Trauma surgery: Back to basicsBMJ 2003; 326 doi: https://doi.org/10.1136/sbmj.0304100 (Published 01 April 2003) Cite this as: BMJ 2003;326:0304100
- Omar Mukhtar, final year medical student1,
- Kirsten Jones, consultant in emergency medicine2
- 1University of Bristol
- 2Frenchay Hospital, Bristol
Gunshot wounds, stabbings, and burns are disturbing but common events that many doctors deal with the world over. Although Hollywood might depict these injuries as glamorous, reality is different and often distressing. In this series we will cover non-ballistic and ballistic trauma, as well as burns. A sound understanding of resuscitation is necessary in all of these situations, which we take you through in this first article.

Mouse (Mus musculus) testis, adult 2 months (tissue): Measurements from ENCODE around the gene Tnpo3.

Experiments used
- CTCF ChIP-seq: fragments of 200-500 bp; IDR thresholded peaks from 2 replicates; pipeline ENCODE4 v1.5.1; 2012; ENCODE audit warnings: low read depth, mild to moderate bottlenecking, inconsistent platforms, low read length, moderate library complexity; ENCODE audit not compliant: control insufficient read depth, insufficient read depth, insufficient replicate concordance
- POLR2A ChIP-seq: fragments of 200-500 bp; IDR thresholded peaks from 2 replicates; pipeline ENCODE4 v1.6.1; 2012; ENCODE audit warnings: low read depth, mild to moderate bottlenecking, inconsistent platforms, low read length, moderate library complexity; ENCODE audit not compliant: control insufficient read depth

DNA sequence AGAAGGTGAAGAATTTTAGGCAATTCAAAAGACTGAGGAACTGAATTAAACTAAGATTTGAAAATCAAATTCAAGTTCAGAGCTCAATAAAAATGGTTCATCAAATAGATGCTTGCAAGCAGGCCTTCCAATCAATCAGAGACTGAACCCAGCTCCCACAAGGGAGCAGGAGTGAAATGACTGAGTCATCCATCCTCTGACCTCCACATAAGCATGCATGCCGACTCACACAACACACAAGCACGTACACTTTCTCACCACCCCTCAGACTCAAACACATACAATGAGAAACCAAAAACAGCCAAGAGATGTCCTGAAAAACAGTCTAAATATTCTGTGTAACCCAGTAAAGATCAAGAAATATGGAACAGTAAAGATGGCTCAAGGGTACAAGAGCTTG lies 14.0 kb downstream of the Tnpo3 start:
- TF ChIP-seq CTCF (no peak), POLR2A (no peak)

The first rule of medicine: do no harm
The principle of doing no harm should not be taken lightly. Although aggressive interventions may be needed during the resuscitation and evaluation of an acutely injured patient, a patient is most vulnerable during this time. Thus, it is important to use a systematic method of examination and treatment to ensure that life threatening injuries are quickly identified; other significant injuries also need to be treated before they cause additional problems. The standard approach consists of primary survey, resuscitation, detailed secondary survey, and initiation of definitive care.
Appropriately qualified personnel and the necessary equipment should be available and ready before any patient is admitted to aid this management system.
Preparation and the trauma team
A trauma team usually consists of four doctors, five nurses, and a radiographer. In many parts of the world, including parts of the United Kingdom, however, this is not possible, and the trauma team consists of two or three doctors and a similar number of nurses. …